My exploration of meditation started at a very early age. As a small child of 5 or 6, I remember my parents taking me to their TM (transcendental meditation) teacher, and with offerings in hand I received my mantra. At that time, meditation was not something I chose to actively pursue, but I feel as though it laid the groundwork for my own personal exploration of the benefits of meditation as I grew into adulthood.
A recovering perfectionist I often struggled with sitting properly, sitting long enough, clearing my mind enough, breathing, and meditating…what exactly was I supposed to be doing anyway? In the past few years I have loosened the reigns on my meditation practice in that I’ve given up seeking perfection (and you can guess that as a recovering perfectionist this came to be a very hard lesson). It was only when I relaxed into the experience that I was really able to delve beyond the superficial layers of my practice. I found that I would follow my meditation folly–somedays I would listen to recorded meditations, others I would focus on the breath and still others I would work with visualizing my energy body. I often took my meditations outside and sat with the trees and the air and let the experince of being present in nature take me where I needed to go. With all this freedom and exploration, I found that I truly began to love my practice instead of dread it, but at the back of my mind was always wondering “am I doing this right?”.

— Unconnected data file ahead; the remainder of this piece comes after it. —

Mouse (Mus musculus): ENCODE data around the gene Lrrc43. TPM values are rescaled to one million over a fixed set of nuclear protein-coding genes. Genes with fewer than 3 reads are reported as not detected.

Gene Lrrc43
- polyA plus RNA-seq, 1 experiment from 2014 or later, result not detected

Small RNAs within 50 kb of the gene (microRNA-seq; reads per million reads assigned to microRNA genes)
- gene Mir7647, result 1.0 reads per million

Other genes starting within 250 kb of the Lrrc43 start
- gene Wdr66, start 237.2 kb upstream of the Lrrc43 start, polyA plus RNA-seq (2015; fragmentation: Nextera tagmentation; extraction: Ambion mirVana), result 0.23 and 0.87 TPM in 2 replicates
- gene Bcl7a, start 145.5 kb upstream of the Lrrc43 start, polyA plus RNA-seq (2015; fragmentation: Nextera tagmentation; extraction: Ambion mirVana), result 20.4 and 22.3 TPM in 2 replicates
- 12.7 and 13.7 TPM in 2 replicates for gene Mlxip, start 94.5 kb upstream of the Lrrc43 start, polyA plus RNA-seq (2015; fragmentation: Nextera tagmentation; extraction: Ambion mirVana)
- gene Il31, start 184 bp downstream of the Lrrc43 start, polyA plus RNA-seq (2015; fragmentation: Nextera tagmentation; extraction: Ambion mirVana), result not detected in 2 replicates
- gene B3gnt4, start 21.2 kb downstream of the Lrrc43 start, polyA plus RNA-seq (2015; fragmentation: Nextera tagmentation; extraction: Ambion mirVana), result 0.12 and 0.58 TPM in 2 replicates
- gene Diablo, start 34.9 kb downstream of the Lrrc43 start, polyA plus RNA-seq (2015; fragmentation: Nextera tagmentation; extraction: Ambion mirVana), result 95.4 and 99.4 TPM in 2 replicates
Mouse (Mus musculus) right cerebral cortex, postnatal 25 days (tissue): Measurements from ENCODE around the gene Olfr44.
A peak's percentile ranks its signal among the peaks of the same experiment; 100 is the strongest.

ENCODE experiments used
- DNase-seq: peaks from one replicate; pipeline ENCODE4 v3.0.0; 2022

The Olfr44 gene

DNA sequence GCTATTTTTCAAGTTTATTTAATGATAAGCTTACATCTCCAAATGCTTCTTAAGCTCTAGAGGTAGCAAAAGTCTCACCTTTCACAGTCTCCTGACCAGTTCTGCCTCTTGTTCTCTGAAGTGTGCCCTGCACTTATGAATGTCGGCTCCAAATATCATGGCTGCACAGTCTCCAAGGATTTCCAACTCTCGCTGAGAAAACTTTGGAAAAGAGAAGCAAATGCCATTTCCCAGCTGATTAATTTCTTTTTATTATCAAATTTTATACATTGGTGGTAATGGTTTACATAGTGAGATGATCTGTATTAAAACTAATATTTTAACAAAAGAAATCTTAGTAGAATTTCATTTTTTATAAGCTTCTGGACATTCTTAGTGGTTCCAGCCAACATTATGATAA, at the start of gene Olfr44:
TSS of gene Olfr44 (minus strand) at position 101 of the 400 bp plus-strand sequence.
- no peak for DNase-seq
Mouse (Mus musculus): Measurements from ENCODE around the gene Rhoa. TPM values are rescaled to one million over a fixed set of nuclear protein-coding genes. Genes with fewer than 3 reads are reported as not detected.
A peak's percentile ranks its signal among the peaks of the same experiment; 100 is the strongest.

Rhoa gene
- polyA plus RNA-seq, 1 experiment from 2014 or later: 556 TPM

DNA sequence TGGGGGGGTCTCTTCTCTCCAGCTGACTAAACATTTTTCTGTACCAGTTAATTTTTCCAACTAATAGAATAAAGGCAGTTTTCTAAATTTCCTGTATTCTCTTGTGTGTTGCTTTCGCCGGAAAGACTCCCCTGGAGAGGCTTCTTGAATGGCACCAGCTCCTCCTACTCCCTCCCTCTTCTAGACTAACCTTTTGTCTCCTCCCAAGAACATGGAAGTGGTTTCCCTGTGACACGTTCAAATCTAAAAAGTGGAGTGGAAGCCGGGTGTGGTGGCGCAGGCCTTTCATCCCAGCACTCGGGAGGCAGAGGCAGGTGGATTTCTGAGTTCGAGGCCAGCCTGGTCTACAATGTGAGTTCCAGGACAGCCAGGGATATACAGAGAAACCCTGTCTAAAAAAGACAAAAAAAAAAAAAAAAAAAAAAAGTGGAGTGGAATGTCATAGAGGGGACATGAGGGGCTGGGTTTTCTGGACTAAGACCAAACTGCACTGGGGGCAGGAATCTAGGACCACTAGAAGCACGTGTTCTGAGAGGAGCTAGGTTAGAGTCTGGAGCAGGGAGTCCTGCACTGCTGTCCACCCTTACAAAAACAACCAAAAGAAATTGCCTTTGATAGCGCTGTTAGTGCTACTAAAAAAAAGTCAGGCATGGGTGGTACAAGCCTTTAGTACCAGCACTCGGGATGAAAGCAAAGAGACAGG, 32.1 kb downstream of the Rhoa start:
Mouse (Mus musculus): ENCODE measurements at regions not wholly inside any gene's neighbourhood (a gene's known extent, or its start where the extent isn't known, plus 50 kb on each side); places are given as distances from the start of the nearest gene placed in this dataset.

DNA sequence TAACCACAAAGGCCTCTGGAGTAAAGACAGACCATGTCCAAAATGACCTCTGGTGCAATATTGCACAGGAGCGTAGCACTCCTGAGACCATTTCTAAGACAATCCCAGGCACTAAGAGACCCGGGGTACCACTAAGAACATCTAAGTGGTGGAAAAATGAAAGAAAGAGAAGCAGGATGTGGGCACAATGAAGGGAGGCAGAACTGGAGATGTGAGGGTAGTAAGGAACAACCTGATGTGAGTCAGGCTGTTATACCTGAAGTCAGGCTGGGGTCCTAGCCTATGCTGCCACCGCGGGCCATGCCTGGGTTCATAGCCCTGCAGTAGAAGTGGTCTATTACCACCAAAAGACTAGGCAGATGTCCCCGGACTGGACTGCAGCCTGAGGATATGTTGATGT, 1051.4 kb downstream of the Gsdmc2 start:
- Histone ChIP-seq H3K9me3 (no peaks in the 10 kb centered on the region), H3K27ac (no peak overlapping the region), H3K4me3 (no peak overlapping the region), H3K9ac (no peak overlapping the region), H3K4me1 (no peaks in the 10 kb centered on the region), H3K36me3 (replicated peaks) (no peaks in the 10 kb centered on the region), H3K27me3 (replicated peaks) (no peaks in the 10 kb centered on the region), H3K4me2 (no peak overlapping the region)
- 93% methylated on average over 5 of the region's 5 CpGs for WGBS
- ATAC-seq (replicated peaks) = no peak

Recently I was listening to a talk with Sally Kempton, author of Meditation for the Love of it. In her talk she stressed the importance of finding a practice that worked for each practitioner and the importance of finding a practice you could fall in love with. She said that meditation should never be a chore and that we certainly shouldn’t sit down to meditate dreading the coming experience. Her simple, yet profound guidance helped me to find a place of acceptance within my own “rogue meditation” style. She also helped me to feel that while I might not be doing what everyone else was doing, if I followed my intuition most often it would land me in the right meditative place.